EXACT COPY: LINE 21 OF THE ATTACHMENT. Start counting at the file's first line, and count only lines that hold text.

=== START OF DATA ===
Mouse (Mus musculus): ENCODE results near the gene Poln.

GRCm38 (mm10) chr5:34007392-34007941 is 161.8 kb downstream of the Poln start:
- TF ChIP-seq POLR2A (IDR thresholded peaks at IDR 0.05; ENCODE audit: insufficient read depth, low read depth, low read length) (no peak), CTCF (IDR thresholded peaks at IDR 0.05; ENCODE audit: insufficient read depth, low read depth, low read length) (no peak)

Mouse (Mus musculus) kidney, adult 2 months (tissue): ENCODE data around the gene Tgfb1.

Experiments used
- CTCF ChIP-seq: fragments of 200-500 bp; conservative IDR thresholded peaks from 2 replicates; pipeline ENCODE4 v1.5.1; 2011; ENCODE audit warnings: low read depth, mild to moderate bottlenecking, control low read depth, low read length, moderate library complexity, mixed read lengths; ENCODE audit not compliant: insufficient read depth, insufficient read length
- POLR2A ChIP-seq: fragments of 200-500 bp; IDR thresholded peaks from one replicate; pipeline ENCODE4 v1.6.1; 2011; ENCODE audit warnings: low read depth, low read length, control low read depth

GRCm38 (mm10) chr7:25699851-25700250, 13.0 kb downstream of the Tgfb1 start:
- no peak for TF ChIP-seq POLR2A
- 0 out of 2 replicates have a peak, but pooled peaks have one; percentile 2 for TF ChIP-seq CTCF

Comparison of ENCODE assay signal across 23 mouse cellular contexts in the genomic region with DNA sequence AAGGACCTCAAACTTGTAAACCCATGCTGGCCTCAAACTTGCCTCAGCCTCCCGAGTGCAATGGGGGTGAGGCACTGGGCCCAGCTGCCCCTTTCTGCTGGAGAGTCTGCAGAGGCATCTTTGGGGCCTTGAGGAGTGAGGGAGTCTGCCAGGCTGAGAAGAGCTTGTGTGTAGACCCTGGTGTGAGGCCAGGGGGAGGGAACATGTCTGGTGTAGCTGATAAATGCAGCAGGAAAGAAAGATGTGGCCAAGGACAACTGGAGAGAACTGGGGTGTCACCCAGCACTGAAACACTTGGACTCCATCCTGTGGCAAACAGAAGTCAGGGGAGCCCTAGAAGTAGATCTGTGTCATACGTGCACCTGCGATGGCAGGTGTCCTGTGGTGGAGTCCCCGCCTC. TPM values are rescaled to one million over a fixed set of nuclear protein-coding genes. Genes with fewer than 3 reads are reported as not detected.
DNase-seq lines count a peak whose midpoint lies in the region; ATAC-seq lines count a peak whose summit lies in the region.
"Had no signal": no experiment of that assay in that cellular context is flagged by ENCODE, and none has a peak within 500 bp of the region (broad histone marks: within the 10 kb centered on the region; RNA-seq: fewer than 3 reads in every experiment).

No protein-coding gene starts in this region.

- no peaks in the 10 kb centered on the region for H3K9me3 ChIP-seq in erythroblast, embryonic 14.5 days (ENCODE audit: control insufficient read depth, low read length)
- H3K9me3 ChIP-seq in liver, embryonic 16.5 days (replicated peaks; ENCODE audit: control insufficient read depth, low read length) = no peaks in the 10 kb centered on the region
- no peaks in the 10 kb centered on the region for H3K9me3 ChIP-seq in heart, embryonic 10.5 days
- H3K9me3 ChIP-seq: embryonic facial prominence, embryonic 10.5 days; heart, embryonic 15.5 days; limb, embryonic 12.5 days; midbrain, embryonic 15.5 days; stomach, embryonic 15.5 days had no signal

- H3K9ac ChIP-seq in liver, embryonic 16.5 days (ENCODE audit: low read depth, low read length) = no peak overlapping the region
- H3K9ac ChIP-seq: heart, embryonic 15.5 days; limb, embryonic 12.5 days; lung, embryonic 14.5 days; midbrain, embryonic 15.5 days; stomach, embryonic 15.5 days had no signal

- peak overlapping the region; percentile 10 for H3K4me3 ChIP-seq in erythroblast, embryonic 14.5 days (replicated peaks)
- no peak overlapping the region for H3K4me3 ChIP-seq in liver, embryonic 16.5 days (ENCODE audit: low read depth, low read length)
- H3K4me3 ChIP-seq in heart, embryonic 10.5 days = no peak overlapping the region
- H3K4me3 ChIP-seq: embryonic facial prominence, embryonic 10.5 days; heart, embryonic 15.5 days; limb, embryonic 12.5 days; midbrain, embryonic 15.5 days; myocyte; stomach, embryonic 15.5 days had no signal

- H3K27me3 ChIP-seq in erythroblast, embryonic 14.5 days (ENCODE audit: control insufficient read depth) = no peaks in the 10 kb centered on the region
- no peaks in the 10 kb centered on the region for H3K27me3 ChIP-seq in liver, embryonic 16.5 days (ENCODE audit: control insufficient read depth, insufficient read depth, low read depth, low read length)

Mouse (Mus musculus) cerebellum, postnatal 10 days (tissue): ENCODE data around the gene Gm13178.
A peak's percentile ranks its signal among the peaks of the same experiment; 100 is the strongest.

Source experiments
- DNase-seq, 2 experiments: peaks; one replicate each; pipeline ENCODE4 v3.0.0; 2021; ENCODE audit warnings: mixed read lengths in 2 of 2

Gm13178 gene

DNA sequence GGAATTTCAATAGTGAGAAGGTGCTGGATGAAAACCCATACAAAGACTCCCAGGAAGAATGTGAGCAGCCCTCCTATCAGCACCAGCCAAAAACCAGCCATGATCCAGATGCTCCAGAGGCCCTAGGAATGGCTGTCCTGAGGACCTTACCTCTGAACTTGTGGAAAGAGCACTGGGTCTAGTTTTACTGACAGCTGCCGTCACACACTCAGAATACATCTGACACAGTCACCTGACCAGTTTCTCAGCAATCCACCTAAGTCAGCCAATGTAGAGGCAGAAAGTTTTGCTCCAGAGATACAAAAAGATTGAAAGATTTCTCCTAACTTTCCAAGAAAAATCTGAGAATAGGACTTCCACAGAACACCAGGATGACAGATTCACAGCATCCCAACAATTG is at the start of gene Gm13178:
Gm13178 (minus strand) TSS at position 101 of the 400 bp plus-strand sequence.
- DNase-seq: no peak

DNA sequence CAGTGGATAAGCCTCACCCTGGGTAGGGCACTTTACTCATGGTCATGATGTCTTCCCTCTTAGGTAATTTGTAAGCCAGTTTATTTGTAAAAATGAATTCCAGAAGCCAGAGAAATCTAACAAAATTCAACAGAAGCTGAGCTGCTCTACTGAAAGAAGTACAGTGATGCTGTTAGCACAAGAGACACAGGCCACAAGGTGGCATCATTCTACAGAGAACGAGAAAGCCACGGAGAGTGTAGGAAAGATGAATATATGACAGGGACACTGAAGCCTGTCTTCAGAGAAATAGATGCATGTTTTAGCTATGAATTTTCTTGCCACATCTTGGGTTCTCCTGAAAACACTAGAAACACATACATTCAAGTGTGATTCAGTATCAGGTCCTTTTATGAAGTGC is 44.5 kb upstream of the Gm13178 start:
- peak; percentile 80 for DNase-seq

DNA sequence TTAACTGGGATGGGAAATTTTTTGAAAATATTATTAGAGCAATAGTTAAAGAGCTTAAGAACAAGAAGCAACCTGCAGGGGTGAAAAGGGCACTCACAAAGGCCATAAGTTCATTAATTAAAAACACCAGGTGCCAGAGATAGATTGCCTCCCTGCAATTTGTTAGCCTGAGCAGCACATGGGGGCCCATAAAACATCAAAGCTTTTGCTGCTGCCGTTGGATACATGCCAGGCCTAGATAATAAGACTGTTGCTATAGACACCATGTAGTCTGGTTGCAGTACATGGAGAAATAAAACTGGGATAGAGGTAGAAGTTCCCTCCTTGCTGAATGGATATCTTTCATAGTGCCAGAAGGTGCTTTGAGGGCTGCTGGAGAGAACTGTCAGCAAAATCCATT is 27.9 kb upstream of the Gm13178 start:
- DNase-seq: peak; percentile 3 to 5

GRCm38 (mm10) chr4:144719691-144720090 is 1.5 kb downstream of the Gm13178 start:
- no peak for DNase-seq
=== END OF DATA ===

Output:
- peak overlapping the region; percentile 10 for H3K4me3 ChIP-seq in erythroblast, embryonic 14.5 days (replicated peaks)